When someone says “Klamath” I think these words: Water. Fish. Farms. Forest. Fights. It’s a story I saw so often for so many years that I long ago lost interest. So I was delighted to find this weekend’s story in the Oregonian that showed me a different side of Klamath County, Oregon.
One in which geothermal energy is heating greenhouses that help produce a pesticide-free application for strawberry patches, almond orchards and mint fields. The same hot water helps brew beer, raise tropical fish, melt snow off downtown sidewalks and sell homes in Klamath Falls’ Hot Springs neighborhood. And renewable energy is just one plank of a plan to help right the rural area’s economy by focusing on more sustainable business lines.
I don’t know what Kool-Aid the region’s newsrooms were serving this weekend, because it was one of several stories that reexamined iconic Northwest conflicts—the timber wars and salmon recovery—and found pretty constructive solutions.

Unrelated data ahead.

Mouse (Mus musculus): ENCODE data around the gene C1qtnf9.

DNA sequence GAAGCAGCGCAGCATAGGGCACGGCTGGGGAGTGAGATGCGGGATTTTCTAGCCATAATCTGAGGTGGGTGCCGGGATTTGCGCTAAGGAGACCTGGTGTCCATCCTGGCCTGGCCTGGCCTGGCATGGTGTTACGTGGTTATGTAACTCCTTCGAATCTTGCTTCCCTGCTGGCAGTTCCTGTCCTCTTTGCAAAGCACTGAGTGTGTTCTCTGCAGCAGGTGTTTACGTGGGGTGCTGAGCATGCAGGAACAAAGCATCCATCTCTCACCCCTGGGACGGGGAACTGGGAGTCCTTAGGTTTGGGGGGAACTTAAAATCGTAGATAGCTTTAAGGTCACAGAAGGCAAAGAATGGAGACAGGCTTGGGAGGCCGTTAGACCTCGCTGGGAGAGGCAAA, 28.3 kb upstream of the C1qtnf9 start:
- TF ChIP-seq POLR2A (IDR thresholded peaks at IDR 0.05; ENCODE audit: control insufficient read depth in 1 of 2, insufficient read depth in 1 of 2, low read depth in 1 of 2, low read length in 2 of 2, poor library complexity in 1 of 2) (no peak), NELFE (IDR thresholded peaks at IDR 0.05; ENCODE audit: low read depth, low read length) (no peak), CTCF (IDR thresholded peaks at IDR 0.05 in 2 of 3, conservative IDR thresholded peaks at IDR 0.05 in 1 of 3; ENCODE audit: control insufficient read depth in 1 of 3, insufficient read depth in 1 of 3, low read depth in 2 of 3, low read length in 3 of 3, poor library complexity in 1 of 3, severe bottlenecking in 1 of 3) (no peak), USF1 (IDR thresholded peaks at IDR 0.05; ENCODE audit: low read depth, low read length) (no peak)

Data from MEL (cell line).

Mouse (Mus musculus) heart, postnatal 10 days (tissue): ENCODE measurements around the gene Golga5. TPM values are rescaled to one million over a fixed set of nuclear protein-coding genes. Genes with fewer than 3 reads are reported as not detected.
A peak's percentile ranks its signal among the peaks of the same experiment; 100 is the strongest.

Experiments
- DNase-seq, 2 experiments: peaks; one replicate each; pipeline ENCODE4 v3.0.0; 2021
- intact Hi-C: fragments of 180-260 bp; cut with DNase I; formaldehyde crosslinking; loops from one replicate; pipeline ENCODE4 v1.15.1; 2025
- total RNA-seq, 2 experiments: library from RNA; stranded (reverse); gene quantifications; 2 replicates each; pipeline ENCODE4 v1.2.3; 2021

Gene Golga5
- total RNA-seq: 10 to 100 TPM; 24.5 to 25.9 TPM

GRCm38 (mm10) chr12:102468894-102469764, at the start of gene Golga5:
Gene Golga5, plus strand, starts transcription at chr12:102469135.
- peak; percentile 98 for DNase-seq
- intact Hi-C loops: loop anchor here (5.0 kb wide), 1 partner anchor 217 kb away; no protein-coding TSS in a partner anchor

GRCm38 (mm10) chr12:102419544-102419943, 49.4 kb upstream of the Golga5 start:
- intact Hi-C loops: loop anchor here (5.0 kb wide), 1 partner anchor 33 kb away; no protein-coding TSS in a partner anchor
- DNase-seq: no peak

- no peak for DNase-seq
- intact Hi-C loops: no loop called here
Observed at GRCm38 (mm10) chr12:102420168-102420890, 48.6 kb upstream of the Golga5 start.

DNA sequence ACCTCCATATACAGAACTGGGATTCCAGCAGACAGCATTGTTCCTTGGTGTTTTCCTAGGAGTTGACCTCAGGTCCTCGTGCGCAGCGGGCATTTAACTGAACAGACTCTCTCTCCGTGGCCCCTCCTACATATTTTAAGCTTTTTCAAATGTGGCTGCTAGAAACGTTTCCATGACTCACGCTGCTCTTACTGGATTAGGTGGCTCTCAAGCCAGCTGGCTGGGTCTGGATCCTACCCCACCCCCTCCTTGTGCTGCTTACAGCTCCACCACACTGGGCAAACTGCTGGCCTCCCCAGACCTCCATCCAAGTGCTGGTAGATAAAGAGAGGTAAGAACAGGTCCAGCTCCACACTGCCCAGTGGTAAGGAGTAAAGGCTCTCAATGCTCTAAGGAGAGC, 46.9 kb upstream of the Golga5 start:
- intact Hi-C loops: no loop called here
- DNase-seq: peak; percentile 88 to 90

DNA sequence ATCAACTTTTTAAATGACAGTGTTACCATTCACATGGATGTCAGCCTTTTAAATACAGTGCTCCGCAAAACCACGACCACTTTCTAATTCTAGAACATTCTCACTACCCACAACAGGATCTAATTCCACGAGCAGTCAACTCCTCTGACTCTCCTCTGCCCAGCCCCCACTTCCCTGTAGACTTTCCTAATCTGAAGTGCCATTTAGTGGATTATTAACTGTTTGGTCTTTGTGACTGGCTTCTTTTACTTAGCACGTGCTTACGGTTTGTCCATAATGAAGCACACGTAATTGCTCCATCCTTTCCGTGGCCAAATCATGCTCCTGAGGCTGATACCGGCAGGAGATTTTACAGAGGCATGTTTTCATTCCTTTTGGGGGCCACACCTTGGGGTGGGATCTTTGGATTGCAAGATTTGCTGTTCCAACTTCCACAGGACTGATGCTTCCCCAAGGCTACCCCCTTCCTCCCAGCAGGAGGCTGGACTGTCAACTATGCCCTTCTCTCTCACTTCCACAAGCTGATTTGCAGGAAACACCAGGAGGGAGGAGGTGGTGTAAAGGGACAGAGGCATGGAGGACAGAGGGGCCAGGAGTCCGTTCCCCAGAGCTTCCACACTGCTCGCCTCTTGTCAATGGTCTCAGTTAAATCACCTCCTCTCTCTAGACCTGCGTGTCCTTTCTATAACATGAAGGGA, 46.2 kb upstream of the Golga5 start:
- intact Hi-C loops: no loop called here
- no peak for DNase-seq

That’s not to suggest there hasn’t been plenty of real fight to write about. And I’m no fan of self-serving “good news” stories pitched to make someone look good or mask actual problems. But as a journalist, it’s also possible to get so bored with old narratives that you fail to see how the world has moved beyond them in interesting ways.
The Oregonian story isn’t exactly a good news story anyway. It’s about a place where unemployment hit 15 percent. Sure, there’s a little positive spin about the “Sustainable Klamath” brand. But the story manages to offer a real – and surprising – portrait of a community that’s thinking about its future and making investments so history doesn’t repeat itself.
Check out the rest of the Northwest’s top 10 sustainability headlines at
Photo courtesy of flickr uservia the